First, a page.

Yesterday was a day of thick, dark solemnity at the church where I sling Shepard’s Pie and order linens. There was a funeral first, the final celebration for a man only ten years older than I am. He was busy, active, healthy, a father of two young adults, lost to a sudden heart attack. I am used to these things now, or rather, as used to them as a person can be. I smile at the black-coated men from the local funeral home, offer them coffee and conversation, and bustle around making a nice spread. I have built a wall of necessity between my personal response to death and the fact that it is not about me at all. I have moved from a time when I dreaded making the phone call to the bereaved to discuss arrangements to a place where it is sad, and hard, but oddly affirming. They need something, they have been hurt, and I am able to offer calm, kindness, and the solution to at least one small problem.
I moved through yesterday’s crowd silent as a ghost, refilling coffee carafes and collecting used cups for recycling, and felt keen, black pangs. I looked at the picture montage placed on an easel, thinking that I rarely allow my picture to be taken and wondering if there would be an easel’s worth when the party was for me. I could not, as I usually do, moderate the grief in the room by focusing on the work at hand and offering the comfort of helpful, practical normality in an apron.
Yesterday it was not just work, and there was a resonance as black and sticky as tar. It stayed on my shoes as I prepared for the next event of the day, a light supper before Maundy Thursday service. You may be a stone atheist, a lapsed something-or-other, a Hindu, a Jew or a Zoroastrian, but the story of Maundy Thursday is still moving. Even if you don’t believe, even if Jesus was just some nice Jewish guy, the night he spent alone in the Garden of Gethsemane is a night we have all lived through. He was alone, he was in trouble, and no one would stay awake with him, stand by him, or love him. He faced death the next day, a terrible, painful, solitary death. In a long night of anxiety and dread he was utterly alone. We all know that night.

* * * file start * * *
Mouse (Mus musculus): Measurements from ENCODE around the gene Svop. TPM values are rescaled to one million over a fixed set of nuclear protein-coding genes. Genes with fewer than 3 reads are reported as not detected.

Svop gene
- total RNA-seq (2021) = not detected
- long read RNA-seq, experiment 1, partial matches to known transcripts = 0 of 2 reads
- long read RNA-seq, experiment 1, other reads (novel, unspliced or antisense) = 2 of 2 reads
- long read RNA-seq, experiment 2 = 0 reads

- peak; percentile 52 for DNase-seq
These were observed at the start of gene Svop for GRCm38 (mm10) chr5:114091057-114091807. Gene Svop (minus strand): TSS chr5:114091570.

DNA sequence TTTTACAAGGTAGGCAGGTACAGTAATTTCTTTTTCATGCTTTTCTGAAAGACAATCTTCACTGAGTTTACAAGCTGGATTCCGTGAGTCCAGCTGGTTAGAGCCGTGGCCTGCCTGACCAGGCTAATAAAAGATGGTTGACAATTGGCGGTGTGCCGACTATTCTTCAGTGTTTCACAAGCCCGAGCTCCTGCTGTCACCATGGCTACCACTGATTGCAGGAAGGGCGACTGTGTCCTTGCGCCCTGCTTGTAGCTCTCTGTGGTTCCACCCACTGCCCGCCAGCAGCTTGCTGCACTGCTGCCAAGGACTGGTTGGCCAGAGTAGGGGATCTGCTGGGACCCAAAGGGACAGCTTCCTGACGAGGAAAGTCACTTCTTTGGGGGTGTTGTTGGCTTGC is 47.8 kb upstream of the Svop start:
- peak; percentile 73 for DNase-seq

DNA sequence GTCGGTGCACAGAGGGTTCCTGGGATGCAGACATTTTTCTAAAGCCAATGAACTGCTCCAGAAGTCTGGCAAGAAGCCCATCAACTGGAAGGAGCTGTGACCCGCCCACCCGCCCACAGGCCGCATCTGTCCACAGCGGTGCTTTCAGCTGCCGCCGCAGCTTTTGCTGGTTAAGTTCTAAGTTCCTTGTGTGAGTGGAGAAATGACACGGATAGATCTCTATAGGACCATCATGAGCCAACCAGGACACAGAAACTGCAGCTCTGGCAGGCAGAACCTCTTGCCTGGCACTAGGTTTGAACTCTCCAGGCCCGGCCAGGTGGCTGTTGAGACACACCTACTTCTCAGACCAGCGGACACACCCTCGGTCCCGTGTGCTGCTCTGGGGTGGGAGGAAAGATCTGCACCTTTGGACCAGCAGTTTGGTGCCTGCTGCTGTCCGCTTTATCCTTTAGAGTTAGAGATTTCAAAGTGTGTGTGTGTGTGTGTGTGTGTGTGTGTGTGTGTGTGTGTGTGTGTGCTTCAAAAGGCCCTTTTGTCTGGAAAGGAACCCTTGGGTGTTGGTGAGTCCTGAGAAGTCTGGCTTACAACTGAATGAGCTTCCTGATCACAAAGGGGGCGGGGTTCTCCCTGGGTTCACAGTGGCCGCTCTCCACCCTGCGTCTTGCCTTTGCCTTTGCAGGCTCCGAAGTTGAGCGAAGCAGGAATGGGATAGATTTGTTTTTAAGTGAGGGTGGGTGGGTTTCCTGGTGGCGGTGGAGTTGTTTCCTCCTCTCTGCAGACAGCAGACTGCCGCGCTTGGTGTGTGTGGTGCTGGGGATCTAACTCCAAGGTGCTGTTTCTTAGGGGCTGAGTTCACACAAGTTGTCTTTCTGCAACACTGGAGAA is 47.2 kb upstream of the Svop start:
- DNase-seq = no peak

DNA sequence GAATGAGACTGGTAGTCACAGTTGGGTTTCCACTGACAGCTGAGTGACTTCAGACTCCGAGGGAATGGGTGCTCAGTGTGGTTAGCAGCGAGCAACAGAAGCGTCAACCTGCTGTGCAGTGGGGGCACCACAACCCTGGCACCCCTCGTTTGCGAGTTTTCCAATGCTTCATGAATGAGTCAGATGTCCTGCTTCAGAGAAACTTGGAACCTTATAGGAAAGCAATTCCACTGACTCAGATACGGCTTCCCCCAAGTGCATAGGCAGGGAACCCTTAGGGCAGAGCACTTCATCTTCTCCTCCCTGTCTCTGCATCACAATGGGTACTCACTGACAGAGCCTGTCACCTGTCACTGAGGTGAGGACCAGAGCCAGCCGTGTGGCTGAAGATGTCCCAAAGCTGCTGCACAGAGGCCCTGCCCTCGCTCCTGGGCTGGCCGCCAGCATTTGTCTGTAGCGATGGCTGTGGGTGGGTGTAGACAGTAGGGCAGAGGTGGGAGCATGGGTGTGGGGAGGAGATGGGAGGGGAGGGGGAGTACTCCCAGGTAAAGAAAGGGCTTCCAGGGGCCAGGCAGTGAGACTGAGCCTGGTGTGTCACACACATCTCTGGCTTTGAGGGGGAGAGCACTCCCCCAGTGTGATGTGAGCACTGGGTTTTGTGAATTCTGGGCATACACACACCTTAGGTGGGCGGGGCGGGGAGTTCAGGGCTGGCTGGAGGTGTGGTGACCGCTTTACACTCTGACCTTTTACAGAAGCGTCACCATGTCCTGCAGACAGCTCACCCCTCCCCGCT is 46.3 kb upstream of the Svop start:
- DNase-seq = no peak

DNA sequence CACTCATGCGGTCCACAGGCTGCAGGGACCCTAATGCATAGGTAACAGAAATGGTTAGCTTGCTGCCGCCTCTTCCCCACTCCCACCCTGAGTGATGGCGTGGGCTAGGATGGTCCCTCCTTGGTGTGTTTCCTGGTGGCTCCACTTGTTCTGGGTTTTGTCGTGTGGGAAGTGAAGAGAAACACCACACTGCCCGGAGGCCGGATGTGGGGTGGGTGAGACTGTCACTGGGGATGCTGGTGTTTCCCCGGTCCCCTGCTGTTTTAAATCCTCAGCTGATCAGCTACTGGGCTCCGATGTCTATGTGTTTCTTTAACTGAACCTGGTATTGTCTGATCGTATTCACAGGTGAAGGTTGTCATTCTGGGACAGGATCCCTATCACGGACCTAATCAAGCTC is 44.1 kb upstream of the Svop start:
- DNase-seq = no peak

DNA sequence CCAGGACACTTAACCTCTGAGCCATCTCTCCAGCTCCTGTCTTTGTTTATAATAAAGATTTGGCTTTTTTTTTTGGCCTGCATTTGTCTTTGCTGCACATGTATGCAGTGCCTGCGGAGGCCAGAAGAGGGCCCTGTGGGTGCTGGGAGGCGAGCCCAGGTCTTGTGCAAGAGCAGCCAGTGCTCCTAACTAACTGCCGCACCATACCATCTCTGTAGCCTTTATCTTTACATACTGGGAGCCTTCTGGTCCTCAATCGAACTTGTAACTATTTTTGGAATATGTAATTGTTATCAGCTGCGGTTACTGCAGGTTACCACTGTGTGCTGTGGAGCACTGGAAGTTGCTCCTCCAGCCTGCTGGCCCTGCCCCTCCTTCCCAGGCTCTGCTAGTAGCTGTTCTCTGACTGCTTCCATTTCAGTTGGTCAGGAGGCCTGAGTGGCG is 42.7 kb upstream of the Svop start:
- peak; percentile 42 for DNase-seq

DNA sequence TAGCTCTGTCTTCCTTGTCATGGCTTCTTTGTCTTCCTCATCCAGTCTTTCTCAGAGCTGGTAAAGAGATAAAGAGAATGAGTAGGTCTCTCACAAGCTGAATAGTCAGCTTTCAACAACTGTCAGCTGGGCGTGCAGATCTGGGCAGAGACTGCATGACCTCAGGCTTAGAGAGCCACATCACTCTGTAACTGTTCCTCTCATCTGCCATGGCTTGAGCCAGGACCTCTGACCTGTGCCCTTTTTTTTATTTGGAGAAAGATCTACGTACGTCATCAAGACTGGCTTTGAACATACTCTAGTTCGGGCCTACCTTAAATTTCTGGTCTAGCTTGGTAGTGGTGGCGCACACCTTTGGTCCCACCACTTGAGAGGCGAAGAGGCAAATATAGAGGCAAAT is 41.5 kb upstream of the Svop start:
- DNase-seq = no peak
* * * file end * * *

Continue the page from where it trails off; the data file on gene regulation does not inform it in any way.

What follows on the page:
Serving up mashed potatoes and corn before the service, I felt the weight of that lost father, the solitary anguish in the Garden, and that space between searing pain and the inevitable green shoots of healing. By the time I got home, I was leaden, my mind a dark, hard mass. Flailing wildly for distraction, I lay on the couch and watched “The Real Housewives of New York City.” There would be no darkness, no suffering, just cat fights among the rich and self absorbed. The impossibly smooth, high-gloss surface would be the perfect antidote to my mordant, matte black thoughts.
On the show, a blonde housewife named Sonja was asked to serve as Grand Marshall for a Marriage Equality march in Manhattan. Cheekbones sharp as glass, burbling about what campy fun it was to wear a wedding dress to symbolize marriage, she repeated her mantra: “It’s my day, thank you for coming to support me on my day, this is a big day for me.“ She addressed the crowd of people (who were mostly actually gay, and couldn’t actually get married legally) in a spirit of campy “Sassy Gay Friends” fun. She failed to mention, even once, that the goal of the event was to promote the legalization of same-sex marriage. Beneath that high gloss surface there was no acknowledgement of the deeper issue; clearly the real importance of “the gays” was that they were great companions for shoe shopping and Liza Minnelli concerts.
It should have swept me away in a torrent of distracted indignation. Instead, last night, that Real Housewife made me grateful for depth, pain, and all that is not shiny and superficial. It was a long, hard, black, bleak day and I had to use all my reserves so that I could, as my father says, “do the needful.” Seeing Sonja skate across the surface of so much suffering and injustice reminded me that pain is universal, eternal, and as much a part of life deeply lived as the profoundest joy. It’s why funerals are sad, and why Maundy Thursday is sad; it is among the invisible ties that bind us all in humanity.
Except for Sonja, who remains a mystery.